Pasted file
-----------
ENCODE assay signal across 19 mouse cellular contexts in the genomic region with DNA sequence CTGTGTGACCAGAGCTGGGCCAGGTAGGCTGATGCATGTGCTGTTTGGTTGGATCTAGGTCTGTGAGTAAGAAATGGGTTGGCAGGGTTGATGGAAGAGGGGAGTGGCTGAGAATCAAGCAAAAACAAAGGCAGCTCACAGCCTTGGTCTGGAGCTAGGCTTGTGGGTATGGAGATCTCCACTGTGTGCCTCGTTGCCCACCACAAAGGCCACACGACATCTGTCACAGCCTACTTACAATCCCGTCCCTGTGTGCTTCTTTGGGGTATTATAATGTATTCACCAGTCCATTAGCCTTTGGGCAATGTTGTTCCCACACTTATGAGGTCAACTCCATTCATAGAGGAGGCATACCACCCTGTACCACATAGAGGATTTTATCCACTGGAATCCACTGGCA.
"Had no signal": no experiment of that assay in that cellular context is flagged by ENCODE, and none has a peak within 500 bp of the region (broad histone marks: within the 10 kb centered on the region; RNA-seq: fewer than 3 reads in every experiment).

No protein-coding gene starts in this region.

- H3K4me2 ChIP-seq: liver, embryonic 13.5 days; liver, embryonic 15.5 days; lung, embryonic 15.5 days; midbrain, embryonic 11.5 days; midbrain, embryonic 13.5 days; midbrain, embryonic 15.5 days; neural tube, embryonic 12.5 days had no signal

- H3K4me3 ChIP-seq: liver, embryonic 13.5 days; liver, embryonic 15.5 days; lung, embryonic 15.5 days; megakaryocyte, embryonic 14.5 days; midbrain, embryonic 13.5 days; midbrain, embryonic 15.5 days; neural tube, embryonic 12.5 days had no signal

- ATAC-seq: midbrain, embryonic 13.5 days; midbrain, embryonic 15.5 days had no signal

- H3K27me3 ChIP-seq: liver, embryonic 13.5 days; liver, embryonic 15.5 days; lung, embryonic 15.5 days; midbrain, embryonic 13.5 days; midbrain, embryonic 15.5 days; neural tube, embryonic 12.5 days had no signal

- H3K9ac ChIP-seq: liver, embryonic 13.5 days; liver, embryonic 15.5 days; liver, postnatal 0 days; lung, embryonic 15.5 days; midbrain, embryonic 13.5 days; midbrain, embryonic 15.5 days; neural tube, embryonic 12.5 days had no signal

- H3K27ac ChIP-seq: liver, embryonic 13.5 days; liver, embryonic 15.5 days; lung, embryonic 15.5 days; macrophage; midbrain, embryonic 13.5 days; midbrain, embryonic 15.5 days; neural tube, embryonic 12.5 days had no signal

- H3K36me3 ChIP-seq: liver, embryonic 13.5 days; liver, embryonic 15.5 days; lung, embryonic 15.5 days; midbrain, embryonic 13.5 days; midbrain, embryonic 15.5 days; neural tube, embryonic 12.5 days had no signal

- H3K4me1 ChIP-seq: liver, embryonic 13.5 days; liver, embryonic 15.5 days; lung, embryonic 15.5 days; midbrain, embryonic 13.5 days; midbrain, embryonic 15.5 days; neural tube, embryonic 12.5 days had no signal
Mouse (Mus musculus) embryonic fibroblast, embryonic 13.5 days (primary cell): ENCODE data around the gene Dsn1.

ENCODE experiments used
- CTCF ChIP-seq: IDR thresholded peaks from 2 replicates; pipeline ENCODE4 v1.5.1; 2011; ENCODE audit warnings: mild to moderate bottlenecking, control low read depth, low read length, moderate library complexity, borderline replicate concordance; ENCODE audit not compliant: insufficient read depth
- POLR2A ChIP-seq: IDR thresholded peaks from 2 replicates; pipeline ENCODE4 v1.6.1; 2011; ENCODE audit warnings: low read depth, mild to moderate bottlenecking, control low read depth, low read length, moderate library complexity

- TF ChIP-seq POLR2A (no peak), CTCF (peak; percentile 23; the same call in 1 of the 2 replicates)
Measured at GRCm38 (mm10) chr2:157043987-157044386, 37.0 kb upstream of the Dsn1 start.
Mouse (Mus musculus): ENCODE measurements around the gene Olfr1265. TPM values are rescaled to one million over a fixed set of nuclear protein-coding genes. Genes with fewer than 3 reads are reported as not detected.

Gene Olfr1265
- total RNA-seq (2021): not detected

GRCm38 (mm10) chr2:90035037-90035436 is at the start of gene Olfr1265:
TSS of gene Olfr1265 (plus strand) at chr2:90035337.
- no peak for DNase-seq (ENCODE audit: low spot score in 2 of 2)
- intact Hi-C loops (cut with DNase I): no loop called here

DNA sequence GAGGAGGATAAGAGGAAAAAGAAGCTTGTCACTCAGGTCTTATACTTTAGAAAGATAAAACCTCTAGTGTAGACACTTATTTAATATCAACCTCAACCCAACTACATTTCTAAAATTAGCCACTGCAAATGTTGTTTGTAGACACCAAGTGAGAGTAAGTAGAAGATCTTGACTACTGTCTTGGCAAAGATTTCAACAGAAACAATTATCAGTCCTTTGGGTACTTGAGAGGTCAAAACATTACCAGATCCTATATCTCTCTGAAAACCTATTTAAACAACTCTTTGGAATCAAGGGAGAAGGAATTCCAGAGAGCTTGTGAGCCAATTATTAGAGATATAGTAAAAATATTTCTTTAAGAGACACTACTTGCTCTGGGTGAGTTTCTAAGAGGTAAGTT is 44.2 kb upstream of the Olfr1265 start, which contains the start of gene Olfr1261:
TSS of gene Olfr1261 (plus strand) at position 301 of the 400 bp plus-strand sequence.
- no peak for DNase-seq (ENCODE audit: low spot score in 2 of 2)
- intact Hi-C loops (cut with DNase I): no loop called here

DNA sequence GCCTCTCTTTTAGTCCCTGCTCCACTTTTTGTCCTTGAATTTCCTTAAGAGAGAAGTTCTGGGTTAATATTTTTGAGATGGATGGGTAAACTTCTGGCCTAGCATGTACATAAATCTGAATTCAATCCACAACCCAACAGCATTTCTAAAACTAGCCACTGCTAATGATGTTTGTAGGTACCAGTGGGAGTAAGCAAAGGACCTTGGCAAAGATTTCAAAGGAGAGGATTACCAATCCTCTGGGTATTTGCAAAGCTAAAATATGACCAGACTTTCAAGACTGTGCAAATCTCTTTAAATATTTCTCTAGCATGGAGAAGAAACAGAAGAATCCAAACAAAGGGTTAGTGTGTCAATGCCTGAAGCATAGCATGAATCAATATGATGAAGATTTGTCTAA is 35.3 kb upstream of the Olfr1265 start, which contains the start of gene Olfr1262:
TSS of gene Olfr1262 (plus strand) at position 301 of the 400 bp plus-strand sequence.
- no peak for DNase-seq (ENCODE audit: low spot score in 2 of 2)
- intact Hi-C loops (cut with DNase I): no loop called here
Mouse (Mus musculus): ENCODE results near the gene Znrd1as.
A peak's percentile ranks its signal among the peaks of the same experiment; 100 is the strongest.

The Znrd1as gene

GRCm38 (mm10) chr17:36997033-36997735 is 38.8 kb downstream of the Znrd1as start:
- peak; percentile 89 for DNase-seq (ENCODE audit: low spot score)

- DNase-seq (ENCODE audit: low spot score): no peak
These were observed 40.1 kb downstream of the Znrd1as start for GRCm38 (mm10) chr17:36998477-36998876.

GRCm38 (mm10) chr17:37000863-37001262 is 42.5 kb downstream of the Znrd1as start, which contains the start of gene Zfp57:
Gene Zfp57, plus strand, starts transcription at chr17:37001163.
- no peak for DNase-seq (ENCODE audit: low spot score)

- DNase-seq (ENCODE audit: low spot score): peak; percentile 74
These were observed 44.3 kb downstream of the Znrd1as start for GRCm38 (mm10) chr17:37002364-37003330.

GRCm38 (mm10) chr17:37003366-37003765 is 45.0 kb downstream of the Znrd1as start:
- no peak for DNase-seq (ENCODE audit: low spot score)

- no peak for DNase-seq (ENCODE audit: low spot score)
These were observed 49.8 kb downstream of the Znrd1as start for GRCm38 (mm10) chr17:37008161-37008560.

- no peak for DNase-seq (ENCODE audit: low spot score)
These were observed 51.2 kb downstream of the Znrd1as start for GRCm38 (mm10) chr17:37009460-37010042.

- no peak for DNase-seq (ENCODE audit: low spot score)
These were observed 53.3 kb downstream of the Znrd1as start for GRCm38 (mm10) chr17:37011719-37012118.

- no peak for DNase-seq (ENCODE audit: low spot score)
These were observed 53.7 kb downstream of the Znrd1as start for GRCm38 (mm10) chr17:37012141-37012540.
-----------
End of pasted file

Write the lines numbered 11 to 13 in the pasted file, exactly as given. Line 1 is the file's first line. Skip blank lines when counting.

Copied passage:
- H3K4me1 ChIP-seq: liver, embryonic 13.5 days; liver, embryonic 15.5 days; lung, embryonic 15.5 days; midbrain, embryonic 13.5 days; midbrain, embryonic 15.5 days; neural tube, embryonic 12.5 days had no signal
Mouse (Mus musculus) embryonic fibroblast, embryonic 13.5 days (primary cell): ENCODE data around the gene Dsn1.

ENCODE experiments used